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Solar Design - Are South-Facing Panels Worth it?

Solar design critically affects how much energy you get from your solar system, and therefore how much money you save. Design features include the number and types of panels, panel orientation and panel tilt. Over the life of the system, a good design can make a very big difference to the economics.

Optimum Tilt Angles for North, East and West Facing Panels

In some cases the roof may not be flat and other factors may influence orientation and tilt. What are the optimum tilt angles for panels with different orientations?

As a general rule, the best tilt angle for panels on north-facing roofs is about the latitude of the location. To demonstrate this, and to look at tilt for other orientations of panels, we’ve used modelling software to estimate the amount of solar irradiation hitting panels of different orientation and tilt angles. The model was located in Melbourne (latitude 37.4 degrees). The results are shown in the graph below.

For the north-facing panels, panels at a tilt angle corresponding to the latitude had the highest solar irradiance. However, most of the benefit of tilting was achieved with 20 degrees tilt. If space is constrained, and also taking into account wind loading, 20 degrees of tilt might be a good choice. Interestingly for east and west-facing panels, no tilt gave the most sun. However, 10 degrees tilt might be chosen for self-cleaning to minimise maintenance. The amount of sun did not drop off much for 10 degrees of tilt for east and west orientations.

Irradiance vs Orientation and Tilt Angle.jpg

But what happens if space is tightly constrained? On a north face we’ve seen that tilting panels results in significantly more sunlight hitting the panels. However, with tilting, the panels must be spaced apart so that they don’t shade each other. Thus in a given space, less panels can be used if the panels are tilted.

We’ve modelled a flat commercial roof, 10m x 10m, in Melbourne and compared filling the space with flat solar panels to filling it with panels tilted at 20 degrees. We spaced the rows of tilted panels 1.5m apart to minimise shading. For the flat panels we were able to fit 50 panels to give 18.5 kW of panels. The estimated energy output per year was 20 MWh. For the panels tilted at 20 degrees, we were only able to fit 30 panels to give 11.1 kW of panels, with an estimated energy output per year of only 12.7 MWh. Thus we were able to get much more energy using flat panels in this constrained space. Depending on power requirements, flat panels may be a better choice in this situation.

Customers might not want the extra maintenance involved with flat panels (flat panels should be checked and cleaned if needed more regularly than tilted panels). A 10 degree tilt is sufficient to enable good self-cleaning of panels during rainfall. For this system, we spaced rows at 0.8m to minimise shading and managed to fit 40 panels in the space to give 14.8 kW of panels. This system gave 16.9 MWh of energy through the year.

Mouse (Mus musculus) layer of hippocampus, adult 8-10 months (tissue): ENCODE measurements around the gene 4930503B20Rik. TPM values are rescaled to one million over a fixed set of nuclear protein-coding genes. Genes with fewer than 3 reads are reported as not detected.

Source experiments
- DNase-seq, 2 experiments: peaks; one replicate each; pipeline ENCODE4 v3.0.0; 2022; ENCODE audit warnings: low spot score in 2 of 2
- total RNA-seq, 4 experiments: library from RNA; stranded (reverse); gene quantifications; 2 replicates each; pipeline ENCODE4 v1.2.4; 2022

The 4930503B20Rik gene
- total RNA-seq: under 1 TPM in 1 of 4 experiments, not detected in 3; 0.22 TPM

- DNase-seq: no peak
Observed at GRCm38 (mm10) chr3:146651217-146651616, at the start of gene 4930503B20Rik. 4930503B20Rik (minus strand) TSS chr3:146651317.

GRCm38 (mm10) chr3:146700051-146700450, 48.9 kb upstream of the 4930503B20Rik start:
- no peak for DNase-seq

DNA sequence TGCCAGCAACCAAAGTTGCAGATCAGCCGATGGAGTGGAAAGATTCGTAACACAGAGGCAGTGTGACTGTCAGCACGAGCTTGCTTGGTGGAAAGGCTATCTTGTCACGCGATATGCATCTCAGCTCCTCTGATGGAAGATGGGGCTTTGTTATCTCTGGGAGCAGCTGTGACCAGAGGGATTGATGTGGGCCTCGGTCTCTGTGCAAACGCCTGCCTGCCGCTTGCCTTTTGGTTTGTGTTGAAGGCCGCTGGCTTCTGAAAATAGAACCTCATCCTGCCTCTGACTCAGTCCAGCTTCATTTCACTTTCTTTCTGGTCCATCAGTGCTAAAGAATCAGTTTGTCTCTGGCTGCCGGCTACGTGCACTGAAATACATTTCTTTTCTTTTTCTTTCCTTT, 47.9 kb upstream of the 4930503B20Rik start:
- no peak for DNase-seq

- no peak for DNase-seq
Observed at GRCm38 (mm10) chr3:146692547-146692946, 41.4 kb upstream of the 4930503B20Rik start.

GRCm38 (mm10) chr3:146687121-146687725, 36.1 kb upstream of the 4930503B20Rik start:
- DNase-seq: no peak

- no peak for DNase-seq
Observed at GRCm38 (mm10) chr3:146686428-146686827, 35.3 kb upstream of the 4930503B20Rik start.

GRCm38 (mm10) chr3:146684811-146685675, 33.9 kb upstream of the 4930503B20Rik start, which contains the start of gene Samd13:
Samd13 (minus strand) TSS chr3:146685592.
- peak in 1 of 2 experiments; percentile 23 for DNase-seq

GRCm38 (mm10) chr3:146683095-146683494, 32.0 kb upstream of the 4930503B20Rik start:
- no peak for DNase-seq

These examples show that it is very important for the designer to work closely with the customer in their specific situation, to achieve an outcome that is the best overall solution. Tilt and orientation are very important factors in commercial solar design, impacting energy output and therefore economics.

Then, what if there's not enough north, west or east-facing roof available?

Are South-facing Roofs Worth it?

There seems to be a common misconception that it is not worth putting solar panels on south-facing roofs. But is this really the case? Again we’ve used a model to look at panels on a residential roof in Melbourne. The roof has a 20 degree pitch with north and south faces (and a minor 4 degree azimuth). We looked at the energy output vs tilt angle. The panels are to be laid flush on the roofs. These layouts are hypothetical and don't take into account actual site constraints. and instead are for illustrations only.

Scenario 1: north-facing panels only

Note that instead of maximising the kW size of the system, this design only utilises the available north-facing roof for maximum yield per panel only.

North-facing panels only.JPG

North-facing panels only system performance.JPG

Scenario 2: north and south-facing panels This design focuses on maximising the kW size of the system by utilising the south-facing roof also.

North-South-facing panels.JPG

North-South system performance.JPG

A few notable factors are at play here:

  • These figures are after upfront STC discount and both scenarios take into account Victoria Solar (Solar VIC) Rebate of $1,850.
  • Economy of scale applies as the bigger system's $/ W system cost is slightly less than the smaller system's.
  • It is assumed battery adoption is not a high priority for this customer
  • Solar feed-in tariff of circa 10.2c/ kWh applies (at the time of writing this is minimum in VIC; some retailers offer more, increasing the benefit for the bigger system)
  • Assumed consumption - seen on the graphs
  • Generation modelling is based on at least 10-year weather data

As can be seen, the ROI (Return on Investment) of the north and south facing panels are only a few percents less than the north-facing only scenario. Yet, where else can you get over 40% ROI for your money with very minimum risk in the current economy? Therefore, if other orientation is not available, you would still be better off utilising the south-facing panels (and accessing the most solar incentive) provided that you're not ridiculously over-exporting*. If you are half-interested in battery in the future, then even the more reason to maximise the roof usage for solar energy collection by going for the south-facing panels too.

P.S. *Please ask one of our approved engineers if you want to know more about it.

Posted on Apr 03, 2021

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